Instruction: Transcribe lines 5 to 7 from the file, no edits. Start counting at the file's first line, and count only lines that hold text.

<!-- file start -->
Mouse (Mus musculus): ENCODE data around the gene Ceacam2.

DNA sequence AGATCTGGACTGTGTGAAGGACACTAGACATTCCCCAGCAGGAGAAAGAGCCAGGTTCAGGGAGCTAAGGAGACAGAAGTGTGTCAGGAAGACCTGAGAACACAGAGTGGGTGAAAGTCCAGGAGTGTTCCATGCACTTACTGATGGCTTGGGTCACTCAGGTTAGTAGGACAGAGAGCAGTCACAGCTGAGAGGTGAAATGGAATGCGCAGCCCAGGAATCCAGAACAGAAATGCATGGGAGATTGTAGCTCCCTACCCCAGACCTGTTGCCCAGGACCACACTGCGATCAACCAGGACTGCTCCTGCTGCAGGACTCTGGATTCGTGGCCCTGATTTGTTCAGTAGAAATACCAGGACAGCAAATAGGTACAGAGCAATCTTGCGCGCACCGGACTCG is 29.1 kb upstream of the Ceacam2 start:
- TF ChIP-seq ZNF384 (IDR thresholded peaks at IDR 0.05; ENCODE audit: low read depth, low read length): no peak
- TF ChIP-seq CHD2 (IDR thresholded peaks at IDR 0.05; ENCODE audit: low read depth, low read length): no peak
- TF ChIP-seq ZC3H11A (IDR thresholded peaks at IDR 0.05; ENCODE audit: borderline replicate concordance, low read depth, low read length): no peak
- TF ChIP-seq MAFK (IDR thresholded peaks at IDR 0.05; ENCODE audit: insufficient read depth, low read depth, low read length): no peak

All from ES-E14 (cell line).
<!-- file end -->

- TF ChIP-seq ZC3H11A (IDR thresholded peaks at IDR 0.05; ENCODE audit: borderline replicate concordance, low read depth, low read length): no peak
- TF ChIP-seq MAFK (IDR thresholded peaks at IDR 0.05; ENCODE audit: insufficient read depth, low read depth, low read length): no peak

All from ES-E14 (cell line).